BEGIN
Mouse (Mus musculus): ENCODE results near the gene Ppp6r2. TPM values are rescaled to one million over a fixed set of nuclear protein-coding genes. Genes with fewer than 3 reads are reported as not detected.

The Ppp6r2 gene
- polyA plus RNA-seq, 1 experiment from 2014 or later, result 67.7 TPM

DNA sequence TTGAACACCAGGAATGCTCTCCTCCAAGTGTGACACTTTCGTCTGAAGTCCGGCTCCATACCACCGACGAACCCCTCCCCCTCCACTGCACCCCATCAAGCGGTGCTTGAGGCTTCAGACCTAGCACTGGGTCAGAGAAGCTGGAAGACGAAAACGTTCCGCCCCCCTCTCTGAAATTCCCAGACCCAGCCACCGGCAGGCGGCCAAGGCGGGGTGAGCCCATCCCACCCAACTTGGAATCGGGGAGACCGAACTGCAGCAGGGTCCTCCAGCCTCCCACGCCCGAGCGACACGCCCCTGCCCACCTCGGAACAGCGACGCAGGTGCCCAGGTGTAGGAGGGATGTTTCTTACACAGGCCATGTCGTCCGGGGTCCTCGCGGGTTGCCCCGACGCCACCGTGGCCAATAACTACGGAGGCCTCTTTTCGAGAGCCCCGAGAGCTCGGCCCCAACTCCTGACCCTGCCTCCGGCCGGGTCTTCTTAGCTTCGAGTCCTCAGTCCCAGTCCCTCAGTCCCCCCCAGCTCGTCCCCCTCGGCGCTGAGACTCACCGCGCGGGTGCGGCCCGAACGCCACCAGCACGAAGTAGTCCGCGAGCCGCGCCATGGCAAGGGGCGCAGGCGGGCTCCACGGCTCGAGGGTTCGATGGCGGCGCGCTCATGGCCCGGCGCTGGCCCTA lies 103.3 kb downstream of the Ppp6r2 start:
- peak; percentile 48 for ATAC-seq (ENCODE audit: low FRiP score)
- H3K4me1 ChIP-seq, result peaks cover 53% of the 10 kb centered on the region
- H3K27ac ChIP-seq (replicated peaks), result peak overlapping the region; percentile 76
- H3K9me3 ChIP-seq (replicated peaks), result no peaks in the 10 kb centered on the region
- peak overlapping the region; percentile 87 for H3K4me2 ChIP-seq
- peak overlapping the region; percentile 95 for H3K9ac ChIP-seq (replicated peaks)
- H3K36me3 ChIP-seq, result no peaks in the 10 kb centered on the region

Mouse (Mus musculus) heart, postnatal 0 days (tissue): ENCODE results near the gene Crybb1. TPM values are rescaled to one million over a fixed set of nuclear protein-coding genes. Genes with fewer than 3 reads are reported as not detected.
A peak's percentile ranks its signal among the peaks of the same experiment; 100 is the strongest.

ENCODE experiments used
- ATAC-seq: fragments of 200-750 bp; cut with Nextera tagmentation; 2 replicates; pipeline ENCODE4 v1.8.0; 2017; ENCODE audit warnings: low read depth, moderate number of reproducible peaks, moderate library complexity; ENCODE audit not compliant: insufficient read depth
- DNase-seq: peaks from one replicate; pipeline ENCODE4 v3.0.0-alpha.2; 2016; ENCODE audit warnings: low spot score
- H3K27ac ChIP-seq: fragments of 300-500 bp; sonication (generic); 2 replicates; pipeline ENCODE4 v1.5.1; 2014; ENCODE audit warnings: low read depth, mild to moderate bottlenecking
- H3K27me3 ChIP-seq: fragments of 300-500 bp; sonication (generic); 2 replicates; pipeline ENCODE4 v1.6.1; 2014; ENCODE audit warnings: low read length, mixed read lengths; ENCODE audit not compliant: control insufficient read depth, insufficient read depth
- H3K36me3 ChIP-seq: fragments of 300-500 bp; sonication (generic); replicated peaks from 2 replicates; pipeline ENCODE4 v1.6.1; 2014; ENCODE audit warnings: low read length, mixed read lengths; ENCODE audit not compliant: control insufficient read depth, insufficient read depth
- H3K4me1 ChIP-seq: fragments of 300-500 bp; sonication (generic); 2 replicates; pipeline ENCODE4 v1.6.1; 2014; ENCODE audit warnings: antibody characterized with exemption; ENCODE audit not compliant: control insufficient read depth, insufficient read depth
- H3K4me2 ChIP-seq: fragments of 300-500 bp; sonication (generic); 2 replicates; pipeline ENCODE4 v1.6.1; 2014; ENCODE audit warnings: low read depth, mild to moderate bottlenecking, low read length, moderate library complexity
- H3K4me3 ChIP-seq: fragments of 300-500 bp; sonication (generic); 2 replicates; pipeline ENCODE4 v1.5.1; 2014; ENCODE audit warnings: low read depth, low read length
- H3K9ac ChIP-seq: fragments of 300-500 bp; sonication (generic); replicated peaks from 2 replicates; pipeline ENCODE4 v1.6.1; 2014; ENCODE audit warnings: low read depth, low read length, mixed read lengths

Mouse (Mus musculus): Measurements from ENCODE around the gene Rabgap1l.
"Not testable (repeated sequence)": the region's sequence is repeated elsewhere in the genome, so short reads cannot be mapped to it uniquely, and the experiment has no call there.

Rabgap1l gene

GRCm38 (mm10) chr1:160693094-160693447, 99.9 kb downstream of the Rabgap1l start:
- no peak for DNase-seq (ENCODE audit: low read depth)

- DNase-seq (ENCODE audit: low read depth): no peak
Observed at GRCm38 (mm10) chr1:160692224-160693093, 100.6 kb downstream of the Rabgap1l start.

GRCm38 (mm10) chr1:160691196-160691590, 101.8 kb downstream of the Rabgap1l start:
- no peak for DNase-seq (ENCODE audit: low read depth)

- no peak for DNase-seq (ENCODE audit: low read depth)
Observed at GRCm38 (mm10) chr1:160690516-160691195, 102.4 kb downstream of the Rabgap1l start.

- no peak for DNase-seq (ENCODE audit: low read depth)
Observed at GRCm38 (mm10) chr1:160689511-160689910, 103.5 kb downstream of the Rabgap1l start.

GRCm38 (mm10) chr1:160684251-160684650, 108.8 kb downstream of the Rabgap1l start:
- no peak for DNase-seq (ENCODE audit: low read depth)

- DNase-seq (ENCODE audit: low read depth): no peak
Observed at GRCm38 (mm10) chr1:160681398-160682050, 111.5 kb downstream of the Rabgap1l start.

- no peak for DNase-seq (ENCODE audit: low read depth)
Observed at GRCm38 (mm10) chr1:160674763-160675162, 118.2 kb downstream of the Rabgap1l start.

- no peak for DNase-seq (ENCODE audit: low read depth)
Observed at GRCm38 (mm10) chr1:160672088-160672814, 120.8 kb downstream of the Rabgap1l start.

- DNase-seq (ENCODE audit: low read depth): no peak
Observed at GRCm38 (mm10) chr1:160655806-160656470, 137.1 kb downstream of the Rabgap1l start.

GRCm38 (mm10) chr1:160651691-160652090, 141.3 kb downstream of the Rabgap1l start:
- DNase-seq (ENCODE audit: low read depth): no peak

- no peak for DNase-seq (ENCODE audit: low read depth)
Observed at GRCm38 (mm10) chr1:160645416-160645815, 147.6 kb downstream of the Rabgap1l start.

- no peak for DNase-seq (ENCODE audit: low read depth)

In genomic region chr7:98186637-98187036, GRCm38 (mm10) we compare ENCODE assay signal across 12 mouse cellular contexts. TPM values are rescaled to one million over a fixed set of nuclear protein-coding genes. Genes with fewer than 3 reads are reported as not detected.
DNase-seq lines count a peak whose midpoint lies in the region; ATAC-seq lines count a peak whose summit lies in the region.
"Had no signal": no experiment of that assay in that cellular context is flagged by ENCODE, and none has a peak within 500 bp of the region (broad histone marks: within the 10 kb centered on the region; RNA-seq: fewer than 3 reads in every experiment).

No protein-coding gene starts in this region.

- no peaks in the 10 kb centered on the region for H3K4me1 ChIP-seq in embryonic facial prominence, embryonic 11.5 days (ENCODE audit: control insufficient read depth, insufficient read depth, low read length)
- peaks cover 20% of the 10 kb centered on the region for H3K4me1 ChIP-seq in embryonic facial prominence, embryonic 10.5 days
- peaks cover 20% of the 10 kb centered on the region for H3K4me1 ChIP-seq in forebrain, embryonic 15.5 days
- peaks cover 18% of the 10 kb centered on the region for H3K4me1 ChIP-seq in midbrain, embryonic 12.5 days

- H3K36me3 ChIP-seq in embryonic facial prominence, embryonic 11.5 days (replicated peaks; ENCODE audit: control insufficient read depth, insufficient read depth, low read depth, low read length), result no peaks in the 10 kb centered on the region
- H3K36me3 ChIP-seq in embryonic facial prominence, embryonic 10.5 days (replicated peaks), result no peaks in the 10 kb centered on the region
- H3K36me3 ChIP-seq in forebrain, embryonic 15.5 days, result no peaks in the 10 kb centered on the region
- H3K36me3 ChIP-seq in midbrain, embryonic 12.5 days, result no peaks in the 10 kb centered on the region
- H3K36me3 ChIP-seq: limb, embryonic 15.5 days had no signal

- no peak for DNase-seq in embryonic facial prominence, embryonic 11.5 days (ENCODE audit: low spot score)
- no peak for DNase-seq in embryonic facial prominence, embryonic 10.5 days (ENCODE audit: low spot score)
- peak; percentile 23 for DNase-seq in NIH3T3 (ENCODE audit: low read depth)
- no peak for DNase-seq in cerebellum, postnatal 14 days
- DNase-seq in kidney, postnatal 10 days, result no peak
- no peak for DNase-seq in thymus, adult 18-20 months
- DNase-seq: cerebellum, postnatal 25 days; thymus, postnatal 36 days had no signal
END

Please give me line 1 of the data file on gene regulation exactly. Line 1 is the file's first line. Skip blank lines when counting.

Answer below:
Mouse (Mus musculus): ENCODE results near the gene Ppp6r2. TPM values are rescaled to one million over a fixed set of nuclear protein-coding genes. Genes with fewer than 3 reads are reported as not detected.